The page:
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Economy remains top focus for Iran's Rouhani, emboldened by polls
[DUBAI] President Hassan Rouhani and his allies in Iran's new parliament will set their sights on rebuilding the economy rather than risking the ire of hard-liners by advancing more liberal political and social change.
With economic recovery hinging on foreign investment, Rouhani's government is seeking to pass laws that would attract international oil companies and make doing business in Iran easier for foreigners. A focus on loosening political and civil liberties would risk a backlash from rivals who control powerful conservative institutions. It may also face resistance from Rouhani's boss: Supreme Leader Ali Khamenei.
"It's very important to remember that everything will be down to his relationship with the supreme leader," said Saeed Laylaz, an Iranian economist who was an adviser to former reformist President Mohammad Khatami. "Mr Rouhani's relationship with Mr Khamenei is a million times more important than the new shape of the parliament." After securing a landmark nuclear accord with world powers that lifted a raft of sanctions, Rouhani is now seeking to translate his diplomatic coup into benefits for Iranians before next year's presidential election, when he might seek a second term. Presenting a five-year development plan to the outgoing parliament in January, Rouhani said the government is targeting as much as US$50 billion in investment a year to boost growth and create jobs.
Key to this will be upgrading oil infrastructure and investing in exploration to boost output of oil and gas. To achieve that, the Oil Ministry has devised new contracts linking fees paid to international companies to oil-price movements. Some hard-line politicians have vowed to oppose the plan, saying it amounts to squandering national wealth.
"More attractive packages for foreign companies could cause some issues with constitutional interpretations which may then create challenges in parliament," said Ellie Geranmayeh, Middle East and North Africa policy fellow at the European Council on Foreign Relations in London.
Results published by local media showed that while none of Iran's main factions had an overwhelming majority, reformists and moderates were headed for their best showing in parliamentary elections in more than a decade, when allies of then-President Khatami held a majority in the 290-member Majlis. Hardliners who controlled institutions such as the judiciary reacted by closing down dozens of liberal publications and weakening the president's authority.
Khatami was succeeded by Mahmoud Ahmadinejad, a former mayor of Tehran whose reign was marred by hyperinflation and economic hardship as the Islamic Republic reeled under international sanctions targeting its nuclear program. So when preliminary results on Sunday showed Rouhani's allies in control of the capital's 30 seats, reformists wasted no time in celebrating.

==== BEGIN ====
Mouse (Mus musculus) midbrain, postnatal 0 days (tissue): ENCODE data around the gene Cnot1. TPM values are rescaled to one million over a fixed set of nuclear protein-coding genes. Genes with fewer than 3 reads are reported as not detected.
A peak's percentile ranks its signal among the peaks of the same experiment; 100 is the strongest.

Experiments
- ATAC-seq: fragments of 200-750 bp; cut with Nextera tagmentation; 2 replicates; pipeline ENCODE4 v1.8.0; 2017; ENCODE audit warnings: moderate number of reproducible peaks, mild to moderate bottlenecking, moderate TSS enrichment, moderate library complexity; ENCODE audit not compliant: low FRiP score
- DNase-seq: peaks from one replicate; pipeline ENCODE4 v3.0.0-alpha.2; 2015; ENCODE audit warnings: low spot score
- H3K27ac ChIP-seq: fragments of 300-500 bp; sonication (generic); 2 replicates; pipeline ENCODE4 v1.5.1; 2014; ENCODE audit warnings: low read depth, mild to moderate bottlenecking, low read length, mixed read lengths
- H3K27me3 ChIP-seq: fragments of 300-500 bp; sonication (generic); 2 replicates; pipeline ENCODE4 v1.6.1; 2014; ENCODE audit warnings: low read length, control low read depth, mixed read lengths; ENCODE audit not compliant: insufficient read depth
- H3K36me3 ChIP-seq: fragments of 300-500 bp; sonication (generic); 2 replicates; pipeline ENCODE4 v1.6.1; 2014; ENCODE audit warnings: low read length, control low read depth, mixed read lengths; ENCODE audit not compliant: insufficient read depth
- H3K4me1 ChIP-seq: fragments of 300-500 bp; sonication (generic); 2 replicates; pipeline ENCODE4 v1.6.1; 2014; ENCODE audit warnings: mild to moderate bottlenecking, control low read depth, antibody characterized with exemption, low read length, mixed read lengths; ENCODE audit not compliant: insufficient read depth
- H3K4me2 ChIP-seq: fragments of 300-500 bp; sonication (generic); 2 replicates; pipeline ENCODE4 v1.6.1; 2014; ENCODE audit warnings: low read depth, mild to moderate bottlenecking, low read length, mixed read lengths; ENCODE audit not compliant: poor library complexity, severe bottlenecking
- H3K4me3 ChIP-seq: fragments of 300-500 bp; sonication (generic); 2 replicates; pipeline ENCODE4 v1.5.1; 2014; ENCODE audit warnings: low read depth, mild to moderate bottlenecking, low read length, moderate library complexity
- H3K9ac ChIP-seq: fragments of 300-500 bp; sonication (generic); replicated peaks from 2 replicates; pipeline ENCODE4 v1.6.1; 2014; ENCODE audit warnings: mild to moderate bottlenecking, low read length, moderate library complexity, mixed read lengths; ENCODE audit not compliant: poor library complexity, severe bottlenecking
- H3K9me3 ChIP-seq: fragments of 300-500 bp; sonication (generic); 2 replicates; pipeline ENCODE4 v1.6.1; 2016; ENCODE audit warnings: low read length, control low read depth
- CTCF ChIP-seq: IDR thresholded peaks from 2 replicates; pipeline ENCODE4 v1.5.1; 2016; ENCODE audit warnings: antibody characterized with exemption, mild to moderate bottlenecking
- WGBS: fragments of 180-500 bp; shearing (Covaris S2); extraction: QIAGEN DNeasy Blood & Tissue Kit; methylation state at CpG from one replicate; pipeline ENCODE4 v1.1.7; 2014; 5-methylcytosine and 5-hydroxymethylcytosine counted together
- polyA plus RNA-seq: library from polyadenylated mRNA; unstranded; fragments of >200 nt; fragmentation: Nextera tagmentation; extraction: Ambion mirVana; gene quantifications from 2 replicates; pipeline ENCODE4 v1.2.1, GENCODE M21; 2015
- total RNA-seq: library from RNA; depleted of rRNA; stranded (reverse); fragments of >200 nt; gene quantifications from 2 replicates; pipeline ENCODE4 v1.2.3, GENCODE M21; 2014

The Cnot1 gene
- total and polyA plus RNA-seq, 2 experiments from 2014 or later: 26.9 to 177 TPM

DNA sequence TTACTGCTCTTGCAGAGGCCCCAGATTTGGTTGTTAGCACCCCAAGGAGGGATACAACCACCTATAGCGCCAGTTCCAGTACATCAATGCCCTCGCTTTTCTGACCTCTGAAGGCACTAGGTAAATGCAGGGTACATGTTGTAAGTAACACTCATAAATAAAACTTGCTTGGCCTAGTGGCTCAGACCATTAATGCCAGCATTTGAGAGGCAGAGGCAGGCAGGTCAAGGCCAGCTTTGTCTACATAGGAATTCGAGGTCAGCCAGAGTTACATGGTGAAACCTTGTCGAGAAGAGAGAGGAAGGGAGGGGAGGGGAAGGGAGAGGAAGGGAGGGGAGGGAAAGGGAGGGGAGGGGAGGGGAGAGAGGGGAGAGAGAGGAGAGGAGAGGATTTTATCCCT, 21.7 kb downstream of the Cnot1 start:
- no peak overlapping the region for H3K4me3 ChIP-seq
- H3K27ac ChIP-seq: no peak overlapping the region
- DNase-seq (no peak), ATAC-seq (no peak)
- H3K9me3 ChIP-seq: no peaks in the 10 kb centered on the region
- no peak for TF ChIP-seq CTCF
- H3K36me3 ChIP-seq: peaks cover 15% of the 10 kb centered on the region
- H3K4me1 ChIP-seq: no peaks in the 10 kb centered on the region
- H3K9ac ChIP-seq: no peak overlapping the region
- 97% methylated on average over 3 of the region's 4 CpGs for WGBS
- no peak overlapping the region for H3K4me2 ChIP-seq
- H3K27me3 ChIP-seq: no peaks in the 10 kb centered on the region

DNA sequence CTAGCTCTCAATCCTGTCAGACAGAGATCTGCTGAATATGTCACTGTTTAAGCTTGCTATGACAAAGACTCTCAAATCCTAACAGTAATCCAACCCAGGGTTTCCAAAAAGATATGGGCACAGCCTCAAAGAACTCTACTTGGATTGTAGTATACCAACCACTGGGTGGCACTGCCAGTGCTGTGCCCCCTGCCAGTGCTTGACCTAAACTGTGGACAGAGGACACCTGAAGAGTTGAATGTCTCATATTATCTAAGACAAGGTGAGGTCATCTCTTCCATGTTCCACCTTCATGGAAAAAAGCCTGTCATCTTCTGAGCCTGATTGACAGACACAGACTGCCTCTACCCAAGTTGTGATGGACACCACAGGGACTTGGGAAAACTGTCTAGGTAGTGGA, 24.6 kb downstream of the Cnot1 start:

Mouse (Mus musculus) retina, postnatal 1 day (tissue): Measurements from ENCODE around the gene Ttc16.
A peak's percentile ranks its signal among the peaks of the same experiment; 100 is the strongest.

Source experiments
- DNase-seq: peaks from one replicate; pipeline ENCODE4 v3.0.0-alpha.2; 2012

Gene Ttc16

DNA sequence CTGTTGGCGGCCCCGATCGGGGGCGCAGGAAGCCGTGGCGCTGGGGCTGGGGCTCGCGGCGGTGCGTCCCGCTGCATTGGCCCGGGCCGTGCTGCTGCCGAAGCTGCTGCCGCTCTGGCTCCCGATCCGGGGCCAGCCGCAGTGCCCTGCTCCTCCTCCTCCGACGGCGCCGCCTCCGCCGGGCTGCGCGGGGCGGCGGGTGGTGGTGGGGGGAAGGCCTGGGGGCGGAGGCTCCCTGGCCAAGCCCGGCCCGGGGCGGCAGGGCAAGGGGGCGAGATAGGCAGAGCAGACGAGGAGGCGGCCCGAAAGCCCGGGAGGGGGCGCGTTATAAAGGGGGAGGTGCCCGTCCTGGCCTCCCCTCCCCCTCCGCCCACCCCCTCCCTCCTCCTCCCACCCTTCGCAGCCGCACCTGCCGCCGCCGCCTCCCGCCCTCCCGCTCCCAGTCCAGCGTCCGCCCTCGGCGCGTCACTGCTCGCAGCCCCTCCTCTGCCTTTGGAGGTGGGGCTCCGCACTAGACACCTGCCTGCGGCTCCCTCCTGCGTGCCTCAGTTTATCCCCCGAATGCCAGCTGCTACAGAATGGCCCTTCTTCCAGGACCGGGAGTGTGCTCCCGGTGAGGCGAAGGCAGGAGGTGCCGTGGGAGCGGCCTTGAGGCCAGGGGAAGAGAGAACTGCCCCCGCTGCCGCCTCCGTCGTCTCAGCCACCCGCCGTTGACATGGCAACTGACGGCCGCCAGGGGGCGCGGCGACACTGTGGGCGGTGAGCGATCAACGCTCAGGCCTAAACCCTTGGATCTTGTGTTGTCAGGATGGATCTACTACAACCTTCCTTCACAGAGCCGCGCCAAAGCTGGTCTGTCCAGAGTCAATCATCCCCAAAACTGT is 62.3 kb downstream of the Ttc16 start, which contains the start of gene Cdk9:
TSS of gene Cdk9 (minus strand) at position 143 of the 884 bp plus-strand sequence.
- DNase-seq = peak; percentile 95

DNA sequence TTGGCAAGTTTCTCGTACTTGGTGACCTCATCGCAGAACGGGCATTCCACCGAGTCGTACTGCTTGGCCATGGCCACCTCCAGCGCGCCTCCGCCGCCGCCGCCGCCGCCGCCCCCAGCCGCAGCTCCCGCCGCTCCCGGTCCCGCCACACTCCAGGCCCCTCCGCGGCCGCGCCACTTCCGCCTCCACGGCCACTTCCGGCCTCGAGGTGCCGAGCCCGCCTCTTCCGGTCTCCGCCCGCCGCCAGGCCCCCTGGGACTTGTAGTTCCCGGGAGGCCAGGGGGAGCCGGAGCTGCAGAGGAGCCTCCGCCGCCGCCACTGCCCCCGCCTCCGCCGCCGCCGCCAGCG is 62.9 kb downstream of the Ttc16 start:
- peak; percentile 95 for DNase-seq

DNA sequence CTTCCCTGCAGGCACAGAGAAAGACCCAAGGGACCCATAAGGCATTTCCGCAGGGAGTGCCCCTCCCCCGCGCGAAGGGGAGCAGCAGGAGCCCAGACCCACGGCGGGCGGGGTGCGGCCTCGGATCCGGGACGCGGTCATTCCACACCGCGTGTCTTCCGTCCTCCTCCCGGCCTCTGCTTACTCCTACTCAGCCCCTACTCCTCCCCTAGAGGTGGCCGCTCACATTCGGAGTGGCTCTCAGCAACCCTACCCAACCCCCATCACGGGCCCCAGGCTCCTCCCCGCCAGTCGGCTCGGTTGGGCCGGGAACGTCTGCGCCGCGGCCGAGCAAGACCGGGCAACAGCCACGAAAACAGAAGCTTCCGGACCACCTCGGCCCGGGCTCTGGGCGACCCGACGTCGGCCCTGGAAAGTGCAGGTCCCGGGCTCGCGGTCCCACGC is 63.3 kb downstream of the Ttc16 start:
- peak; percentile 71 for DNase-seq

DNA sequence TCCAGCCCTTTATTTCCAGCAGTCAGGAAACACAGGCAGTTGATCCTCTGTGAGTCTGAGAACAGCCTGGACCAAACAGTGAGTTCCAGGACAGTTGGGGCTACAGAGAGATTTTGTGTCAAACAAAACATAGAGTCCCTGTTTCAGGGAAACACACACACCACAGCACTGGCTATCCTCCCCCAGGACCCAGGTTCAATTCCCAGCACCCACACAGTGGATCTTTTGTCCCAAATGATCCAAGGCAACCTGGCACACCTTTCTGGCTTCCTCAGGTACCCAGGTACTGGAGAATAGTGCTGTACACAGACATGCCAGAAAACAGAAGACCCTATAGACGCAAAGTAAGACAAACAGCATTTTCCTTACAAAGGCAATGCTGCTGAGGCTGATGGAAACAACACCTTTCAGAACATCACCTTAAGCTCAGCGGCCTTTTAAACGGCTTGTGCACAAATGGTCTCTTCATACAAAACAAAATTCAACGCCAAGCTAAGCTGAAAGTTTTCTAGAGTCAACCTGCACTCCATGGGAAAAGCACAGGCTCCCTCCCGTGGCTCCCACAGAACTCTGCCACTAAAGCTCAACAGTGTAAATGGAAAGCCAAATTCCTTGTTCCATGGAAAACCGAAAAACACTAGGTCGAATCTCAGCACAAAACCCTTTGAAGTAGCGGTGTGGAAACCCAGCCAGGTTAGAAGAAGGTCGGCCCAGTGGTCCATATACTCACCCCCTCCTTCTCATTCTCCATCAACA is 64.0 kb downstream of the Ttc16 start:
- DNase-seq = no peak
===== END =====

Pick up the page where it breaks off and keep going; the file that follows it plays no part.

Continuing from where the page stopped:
"Dear citizens! Attention please, attention please, Tehran is now free!" read one message posted on social media. The reformist Aftab newspaper heralded "the soft breeze of victory" in a headline on its front page on Sunday.
"No one can resist the will of a majority and whomever is unwanted by the people must step aside," former President Ali Akbar Hashemi Rafsanjani, an ally of Rouhani and one of the early founders of the Islamic Republic, said on Twitter.
A list headed by Rouhani and Rafsanjani also took an early lead in a separate vote for the Assembly of Experts, a top clerical body tasked with selecting the supreme leader when the position becomes vacant. Renowned hardline clerics Mohammad Taghi Mesbah Yazdi and Mohammad Yazdi lost their seats, according to the initial vote count. Both have opposed reforms.
Together, Friday's two elections could play a significant role in shaping the country's direction, amid deep ideological differences over the wisdom of opening up to the international community.
For Rouhani, a key challenge will be balancing demands from reformists eager to push for more political and social freedom, and conservatives who share a deep distrust of the West and US regional allies such as Saudi Arabia.
"Figures such as the key leaders of the reformist bloc who have now been more empowered within the parliament could push Rouhani toward a reform agenda that's not necessarily the administration's priority," said Geranmayeh.
In a statement on Sunday, Khamenei hinted that parliamentary results shouldn't be interpreted as a mandate to ignore Iran's deep misgivings of world powers.
"Progress doesn't mean getting dissolved in the global arrogance," he said, a term that refers to the US Parliament "will have heavy responsibilities when it comes to this," he said.
Unlike with Khatami, Rouhani's ties with the supreme leader and the ruling establishment helped advance his number one priority - sealing the nuclear deal with the US and five other world powers over more than two years of talks. That remains key to the future of his presidency, said Laylaz.
Rouhani "has been successful in managing the relationship with Mr Khamenei. He did a lot of jobs that at first seemed impossible," he said in an interview. "Fortunately there is cooperation between them and without that cooperation the president couldn't do anything."